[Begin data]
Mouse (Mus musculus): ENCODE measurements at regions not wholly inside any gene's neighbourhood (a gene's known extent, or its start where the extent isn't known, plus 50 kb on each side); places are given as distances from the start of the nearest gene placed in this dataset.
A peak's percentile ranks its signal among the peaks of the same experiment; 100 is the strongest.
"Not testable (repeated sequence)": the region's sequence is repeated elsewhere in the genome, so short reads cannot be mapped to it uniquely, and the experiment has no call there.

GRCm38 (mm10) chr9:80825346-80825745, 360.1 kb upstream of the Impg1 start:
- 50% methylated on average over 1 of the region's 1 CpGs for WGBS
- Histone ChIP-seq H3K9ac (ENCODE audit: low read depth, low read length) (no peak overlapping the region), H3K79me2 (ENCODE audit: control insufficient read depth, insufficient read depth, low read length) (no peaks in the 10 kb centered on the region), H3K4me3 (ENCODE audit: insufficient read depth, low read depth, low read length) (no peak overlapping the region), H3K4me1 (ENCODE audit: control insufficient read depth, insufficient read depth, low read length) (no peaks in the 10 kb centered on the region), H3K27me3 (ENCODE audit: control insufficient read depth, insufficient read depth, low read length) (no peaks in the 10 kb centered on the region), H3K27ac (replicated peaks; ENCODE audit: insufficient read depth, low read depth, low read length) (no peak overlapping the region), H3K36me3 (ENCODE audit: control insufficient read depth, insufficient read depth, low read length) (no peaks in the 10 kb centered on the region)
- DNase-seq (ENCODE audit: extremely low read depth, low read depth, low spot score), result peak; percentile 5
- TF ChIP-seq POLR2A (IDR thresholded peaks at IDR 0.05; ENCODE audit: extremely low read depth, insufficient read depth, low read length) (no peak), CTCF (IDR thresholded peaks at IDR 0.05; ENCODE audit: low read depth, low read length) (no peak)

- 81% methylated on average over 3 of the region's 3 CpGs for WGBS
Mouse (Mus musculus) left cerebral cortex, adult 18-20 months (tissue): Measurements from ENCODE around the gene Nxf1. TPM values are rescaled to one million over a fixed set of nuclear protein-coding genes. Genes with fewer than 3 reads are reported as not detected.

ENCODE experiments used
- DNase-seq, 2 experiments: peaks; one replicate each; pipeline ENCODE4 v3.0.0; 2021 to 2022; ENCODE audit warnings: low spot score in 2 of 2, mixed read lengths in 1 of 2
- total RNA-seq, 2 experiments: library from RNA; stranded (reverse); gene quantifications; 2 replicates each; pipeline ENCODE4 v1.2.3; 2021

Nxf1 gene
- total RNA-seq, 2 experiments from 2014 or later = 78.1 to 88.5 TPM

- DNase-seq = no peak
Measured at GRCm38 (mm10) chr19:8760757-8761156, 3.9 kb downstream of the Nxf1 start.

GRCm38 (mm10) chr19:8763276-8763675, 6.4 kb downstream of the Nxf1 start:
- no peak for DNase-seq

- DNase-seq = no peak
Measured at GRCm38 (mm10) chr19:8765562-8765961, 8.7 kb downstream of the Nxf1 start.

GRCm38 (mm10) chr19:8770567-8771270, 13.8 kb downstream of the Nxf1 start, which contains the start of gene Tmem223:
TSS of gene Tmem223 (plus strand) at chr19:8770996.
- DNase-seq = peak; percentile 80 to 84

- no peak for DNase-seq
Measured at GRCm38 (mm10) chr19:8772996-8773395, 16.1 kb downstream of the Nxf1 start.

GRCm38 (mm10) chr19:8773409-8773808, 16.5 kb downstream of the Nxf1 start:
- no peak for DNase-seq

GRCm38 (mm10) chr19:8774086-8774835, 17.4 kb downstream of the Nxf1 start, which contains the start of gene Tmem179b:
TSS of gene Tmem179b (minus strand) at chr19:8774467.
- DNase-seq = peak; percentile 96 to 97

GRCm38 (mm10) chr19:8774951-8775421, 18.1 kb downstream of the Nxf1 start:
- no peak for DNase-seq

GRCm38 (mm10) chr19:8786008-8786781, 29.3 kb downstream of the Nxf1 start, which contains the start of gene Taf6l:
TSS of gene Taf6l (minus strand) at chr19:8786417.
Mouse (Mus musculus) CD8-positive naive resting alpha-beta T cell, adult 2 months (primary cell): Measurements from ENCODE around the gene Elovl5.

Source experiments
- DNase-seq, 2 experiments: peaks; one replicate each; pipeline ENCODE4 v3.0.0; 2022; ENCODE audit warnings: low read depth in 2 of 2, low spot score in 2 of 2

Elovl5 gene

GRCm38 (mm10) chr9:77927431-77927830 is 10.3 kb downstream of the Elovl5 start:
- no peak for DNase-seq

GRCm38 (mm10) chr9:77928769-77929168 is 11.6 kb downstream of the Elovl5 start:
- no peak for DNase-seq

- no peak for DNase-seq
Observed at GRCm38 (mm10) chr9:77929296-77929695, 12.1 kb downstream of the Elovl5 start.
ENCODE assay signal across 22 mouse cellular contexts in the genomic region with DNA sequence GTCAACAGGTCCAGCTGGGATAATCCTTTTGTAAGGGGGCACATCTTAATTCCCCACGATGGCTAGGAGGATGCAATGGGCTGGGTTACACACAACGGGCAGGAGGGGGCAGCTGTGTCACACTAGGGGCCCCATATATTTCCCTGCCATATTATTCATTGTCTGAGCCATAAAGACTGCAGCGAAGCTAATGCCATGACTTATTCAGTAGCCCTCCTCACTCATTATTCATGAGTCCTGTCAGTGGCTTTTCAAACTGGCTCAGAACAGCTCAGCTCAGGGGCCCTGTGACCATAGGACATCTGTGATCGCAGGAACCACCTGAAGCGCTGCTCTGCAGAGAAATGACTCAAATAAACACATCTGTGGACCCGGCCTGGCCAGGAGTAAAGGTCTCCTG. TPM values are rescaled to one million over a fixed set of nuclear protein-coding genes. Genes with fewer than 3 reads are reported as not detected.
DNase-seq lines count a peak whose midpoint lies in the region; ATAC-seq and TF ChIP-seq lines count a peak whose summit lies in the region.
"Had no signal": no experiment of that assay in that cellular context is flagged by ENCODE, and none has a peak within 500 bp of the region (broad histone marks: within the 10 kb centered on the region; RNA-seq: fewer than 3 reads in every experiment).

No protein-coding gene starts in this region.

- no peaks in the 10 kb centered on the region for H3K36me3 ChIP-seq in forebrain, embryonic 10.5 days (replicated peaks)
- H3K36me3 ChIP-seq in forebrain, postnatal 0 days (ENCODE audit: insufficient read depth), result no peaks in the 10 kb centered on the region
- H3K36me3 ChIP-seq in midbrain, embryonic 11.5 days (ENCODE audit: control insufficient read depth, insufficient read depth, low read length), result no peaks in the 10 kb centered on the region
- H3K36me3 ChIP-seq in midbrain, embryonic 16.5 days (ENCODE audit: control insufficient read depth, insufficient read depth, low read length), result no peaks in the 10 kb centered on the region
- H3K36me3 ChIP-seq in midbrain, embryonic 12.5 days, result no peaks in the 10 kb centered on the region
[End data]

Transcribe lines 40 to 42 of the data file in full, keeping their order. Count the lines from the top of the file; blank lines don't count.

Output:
GRCm38 (mm10) chr9:77927431-77927830 is 10.3 kb downstream of the Elovl5 start:
- no peak for DNase-seq

GRCm38 (mm10) chr9:77928769-77929168 is 11.6 kb downstream of the Elovl5 start: